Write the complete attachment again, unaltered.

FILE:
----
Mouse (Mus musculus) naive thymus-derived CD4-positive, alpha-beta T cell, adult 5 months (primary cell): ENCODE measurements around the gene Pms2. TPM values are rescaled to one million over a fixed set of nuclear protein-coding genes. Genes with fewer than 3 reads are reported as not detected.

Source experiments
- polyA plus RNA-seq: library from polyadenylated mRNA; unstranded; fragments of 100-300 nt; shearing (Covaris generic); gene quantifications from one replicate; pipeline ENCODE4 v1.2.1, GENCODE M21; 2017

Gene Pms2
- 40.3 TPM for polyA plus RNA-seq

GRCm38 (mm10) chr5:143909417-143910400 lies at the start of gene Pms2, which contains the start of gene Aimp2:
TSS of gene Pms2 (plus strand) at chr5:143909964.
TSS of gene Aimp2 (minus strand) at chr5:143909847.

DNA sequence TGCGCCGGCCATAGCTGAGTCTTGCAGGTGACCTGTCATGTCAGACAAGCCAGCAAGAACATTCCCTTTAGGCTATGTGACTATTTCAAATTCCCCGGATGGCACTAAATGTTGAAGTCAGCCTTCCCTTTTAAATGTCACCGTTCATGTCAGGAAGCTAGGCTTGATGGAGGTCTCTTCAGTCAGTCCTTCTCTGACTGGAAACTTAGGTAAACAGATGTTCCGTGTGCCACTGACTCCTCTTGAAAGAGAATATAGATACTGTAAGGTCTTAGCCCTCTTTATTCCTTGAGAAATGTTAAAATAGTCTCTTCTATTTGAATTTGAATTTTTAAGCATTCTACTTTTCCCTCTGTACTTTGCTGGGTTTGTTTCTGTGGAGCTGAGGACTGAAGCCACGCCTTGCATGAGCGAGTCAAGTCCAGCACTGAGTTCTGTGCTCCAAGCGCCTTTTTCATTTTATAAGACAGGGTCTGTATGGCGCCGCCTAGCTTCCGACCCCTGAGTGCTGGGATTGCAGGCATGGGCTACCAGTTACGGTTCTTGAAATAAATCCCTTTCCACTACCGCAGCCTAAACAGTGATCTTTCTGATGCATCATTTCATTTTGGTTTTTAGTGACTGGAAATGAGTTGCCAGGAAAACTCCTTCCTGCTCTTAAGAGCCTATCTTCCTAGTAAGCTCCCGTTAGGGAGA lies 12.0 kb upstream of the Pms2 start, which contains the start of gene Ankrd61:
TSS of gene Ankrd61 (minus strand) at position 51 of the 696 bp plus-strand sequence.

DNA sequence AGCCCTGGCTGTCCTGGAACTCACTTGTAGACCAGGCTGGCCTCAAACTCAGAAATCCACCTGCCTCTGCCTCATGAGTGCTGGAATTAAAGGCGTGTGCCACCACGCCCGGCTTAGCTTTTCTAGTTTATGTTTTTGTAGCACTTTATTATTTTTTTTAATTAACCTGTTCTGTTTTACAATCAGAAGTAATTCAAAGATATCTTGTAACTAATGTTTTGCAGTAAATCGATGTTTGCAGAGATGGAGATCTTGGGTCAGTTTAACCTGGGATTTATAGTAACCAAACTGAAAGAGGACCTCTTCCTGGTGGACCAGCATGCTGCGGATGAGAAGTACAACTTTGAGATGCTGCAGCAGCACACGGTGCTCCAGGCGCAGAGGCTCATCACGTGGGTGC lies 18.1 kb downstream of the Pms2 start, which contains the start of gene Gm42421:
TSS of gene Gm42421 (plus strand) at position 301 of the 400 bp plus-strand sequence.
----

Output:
Mouse (Mus musculus) naive thymus-derived CD4-positive, alpha-beta T cell, adult 5 months (primary cell): ENCODE measurements around the gene Pms2. TPM values are rescaled to one million over a fixed set of nuclear protein-coding genes. Genes with fewer than 3 reads are reported as not detected.

Source experiments
- polyA plus RNA-seq: library from polyadenylated mRNA; unstranded; fragments of 100-300 nt; shearing (Covaris generic); gene quantifications from one replicate; pipeline ENCODE4 v1.2.1, GENCODE M21; 2017

Gene Pms2
- 40.3 TPM for polyA plus RNA-seq

GRCm38 (mm10) chr5:143909417-143910400 lies at the start of gene Pms2, which contains the start of gene Aimp2:
TSS of gene Pms2 (plus strand) at chr5:143909964.
TSS of gene Aimp2 (minus strand) at chr5:143909847.

DNA sequence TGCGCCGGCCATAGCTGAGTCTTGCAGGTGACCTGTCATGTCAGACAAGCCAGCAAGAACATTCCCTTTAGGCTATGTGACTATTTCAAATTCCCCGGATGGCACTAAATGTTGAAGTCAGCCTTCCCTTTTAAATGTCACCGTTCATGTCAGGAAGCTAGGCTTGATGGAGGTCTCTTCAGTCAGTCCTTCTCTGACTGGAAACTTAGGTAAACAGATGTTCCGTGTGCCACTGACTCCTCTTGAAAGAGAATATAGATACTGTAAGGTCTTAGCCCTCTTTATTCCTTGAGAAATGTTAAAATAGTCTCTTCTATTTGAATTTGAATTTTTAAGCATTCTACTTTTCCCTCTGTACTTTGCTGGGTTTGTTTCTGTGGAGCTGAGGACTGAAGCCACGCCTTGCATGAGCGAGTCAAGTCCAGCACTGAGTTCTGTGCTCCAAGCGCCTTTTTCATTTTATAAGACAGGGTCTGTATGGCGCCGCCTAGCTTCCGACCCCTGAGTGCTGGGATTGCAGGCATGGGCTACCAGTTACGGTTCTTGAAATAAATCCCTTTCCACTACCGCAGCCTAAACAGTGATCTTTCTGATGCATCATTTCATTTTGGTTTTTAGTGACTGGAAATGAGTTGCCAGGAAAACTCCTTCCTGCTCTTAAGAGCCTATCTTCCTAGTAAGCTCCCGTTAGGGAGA lies 12.0 kb upstream of the Pms2 start, which contains the start of gene Ankrd61:
TSS of gene Ankrd61 (minus strand) at position 51 of the 696 bp plus-strand sequence.

DNA sequence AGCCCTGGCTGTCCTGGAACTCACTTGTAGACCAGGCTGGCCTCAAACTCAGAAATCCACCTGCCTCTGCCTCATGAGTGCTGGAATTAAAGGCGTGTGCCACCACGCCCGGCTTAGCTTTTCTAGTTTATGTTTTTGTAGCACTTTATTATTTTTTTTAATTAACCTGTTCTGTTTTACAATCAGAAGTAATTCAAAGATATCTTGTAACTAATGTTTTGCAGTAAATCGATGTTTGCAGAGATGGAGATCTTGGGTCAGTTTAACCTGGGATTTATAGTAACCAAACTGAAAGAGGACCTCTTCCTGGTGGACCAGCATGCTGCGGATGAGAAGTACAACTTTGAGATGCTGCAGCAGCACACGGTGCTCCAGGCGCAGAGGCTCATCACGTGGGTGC lies 18.1 kb downstream of the Pms2 start, which contains the start of gene Gm42421:
TSS of gene Gm42421 (plus strand) at position 301 of the 400 bp plus-strand sequence.